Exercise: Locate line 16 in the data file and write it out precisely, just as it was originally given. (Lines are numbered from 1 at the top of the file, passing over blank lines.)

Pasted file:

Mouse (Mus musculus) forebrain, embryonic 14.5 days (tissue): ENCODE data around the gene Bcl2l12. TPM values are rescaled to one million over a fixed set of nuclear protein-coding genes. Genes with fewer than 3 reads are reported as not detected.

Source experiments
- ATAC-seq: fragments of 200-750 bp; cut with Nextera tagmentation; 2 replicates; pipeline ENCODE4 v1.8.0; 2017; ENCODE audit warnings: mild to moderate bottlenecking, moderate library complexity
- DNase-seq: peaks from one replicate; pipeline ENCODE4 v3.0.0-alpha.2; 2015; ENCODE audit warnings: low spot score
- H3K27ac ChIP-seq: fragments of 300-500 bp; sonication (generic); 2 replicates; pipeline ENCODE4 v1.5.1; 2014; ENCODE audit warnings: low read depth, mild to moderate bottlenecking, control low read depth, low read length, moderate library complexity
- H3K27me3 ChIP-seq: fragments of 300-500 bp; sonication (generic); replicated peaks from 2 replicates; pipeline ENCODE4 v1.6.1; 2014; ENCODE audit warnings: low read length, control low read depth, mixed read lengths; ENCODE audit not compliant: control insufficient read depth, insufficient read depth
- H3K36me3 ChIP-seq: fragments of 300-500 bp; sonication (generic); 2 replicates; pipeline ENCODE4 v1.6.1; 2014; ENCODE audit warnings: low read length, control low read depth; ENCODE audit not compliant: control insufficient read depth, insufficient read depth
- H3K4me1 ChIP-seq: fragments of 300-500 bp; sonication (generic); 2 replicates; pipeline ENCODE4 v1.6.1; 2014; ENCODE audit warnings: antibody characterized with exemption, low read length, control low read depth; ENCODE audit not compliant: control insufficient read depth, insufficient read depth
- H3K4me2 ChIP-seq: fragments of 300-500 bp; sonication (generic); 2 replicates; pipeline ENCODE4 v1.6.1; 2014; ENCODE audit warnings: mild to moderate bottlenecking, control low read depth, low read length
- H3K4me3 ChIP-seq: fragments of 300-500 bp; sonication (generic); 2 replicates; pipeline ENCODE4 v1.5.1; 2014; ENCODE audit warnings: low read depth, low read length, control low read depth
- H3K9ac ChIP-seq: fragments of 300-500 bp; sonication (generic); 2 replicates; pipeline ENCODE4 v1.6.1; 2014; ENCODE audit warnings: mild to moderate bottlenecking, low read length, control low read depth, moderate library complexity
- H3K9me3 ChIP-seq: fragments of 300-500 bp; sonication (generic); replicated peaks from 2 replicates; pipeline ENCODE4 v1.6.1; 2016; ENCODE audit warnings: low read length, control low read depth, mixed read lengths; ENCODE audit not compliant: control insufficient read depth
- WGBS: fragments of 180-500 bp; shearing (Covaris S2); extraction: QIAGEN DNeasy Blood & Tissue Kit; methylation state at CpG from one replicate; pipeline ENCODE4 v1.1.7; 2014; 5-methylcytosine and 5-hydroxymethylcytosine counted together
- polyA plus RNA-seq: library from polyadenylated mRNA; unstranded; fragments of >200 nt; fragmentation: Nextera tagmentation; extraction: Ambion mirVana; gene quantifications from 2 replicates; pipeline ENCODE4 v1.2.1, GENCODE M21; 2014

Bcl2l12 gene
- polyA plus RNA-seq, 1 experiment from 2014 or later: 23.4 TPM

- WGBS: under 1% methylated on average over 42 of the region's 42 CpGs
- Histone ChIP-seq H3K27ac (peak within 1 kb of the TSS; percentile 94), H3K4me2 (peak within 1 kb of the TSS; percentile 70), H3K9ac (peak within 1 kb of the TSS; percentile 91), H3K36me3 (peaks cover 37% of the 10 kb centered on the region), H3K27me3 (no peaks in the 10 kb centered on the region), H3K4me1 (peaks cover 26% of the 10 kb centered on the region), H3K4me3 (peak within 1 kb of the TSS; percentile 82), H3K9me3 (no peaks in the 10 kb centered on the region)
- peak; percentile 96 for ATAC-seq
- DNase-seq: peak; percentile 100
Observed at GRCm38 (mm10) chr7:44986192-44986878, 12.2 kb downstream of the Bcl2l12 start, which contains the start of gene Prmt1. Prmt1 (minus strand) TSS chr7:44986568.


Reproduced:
- polyA plus RNA-seq, 1 experiment from 2014 or later: 23.4 TPM